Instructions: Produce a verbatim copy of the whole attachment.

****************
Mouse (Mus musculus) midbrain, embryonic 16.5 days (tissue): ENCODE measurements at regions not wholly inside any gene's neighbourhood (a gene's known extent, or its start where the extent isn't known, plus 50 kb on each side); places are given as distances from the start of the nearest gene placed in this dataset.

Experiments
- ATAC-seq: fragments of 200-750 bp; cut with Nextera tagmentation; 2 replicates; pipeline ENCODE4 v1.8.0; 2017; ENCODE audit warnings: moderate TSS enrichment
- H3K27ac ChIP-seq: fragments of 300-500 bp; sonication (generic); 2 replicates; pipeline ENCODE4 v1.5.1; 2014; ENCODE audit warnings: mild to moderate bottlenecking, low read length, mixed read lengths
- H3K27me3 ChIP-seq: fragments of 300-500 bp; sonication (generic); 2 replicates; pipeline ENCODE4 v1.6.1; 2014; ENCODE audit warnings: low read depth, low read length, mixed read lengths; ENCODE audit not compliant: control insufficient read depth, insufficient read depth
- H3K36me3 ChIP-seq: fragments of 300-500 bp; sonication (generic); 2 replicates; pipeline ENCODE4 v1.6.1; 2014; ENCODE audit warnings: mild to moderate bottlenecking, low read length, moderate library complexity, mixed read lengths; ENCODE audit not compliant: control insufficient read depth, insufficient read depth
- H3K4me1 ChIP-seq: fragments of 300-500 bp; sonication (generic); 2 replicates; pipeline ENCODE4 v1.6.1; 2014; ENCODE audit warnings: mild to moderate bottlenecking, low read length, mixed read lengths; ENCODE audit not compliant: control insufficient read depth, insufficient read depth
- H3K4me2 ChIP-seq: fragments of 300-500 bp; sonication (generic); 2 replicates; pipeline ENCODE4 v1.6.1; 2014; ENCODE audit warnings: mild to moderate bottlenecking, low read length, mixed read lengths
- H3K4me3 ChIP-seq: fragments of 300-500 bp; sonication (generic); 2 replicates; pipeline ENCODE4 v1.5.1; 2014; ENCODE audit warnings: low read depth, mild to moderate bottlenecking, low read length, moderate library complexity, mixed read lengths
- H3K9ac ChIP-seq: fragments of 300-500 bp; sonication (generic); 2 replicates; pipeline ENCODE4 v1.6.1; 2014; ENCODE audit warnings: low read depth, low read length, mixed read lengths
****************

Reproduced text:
Mouse (Mus musculus) midbrain, embryonic 16.5 days (tissue): ENCODE measurements at regions not wholly inside any gene's neighbourhood (a gene's known extent, or its start where the extent isn't known, plus 50 kb on each side); places are given as distances from the start of the nearest gene placed in this dataset.

Experiments
- ATAC-seq: fragments of 200-750 bp; cut with Nextera tagmentation; 2 replicates; pipeline ENCODE4 v1.8.0; 2017; ENCODE audit warnings: moderate TSS enrichment
- H3K27ac ChIP-seq: fragments of 300-500 bp; sonication (generic); 2 replicates; pipeline ENCODE4 v1.5.1; 2014; ENCODE audit warnings: mild to moderate bottlenecking, low read length, mixed read lengths
- H3K27me3 ChIP-seq: fragments of 300-500 bp; sonication (generic); 2 replicates; pipeline ENCODE4 v1.6.1; 2014; ENCODE audit warnings: low read depth, low read length, mixed read lengths; ENCODE audit not compliant: control insufficient read depth, insufficient read depth
- H3K36me3 ChIP-seq: fragments of 300-500 bp; sonication (generic); 2 replicates; pipeline ENCODE4 v1.6.1; 2014; ENCODE audit warnings: mild to moderate bottlenecking, low read length, moderate library complexity, mixed read lengths; ENCODE audit not compliant: control insufficient read depth, insufficient read depth
- H3K4me1 ChIP-seq: fragments of 300-500 bp; sonication (generic); 2 replicates; pipeline ENCODE4 v1.6.1; 2014; ENCODE audit warnings: mild to moderate bottlenecking, low read length, mixed read lengths; ENCODE audit not compliant: control insufficient read depth, insufficient read depth
- H3K4me2 ChIP-seq: fragments of 300-500 bp; sonication (generic); 2 replicates; pipeline ENCODE4 v1.6.1; 2014; ENCODE audit warnings: mild to moderate bottlenecking, low read length, mixed read lengths
- H3K4me3 ChIP-seq: fragments of 300-500 bp; sonication (generic); 2 replicates; pipeline ENCODE4 v1.5.1; 2014; ENCODE audit warnings: low read depth, mild to moderate bottlenecking, low read length, moderate library complexity, mixed read lengths
- H3K9ac ChIP-seq: fragments of 300-500 bp; sonication (generic); 2 replicates; pipeline ENCODE4 v1.6.1; 2014; ENCODE audit warnings: low read depth, low read length, mixed read lengths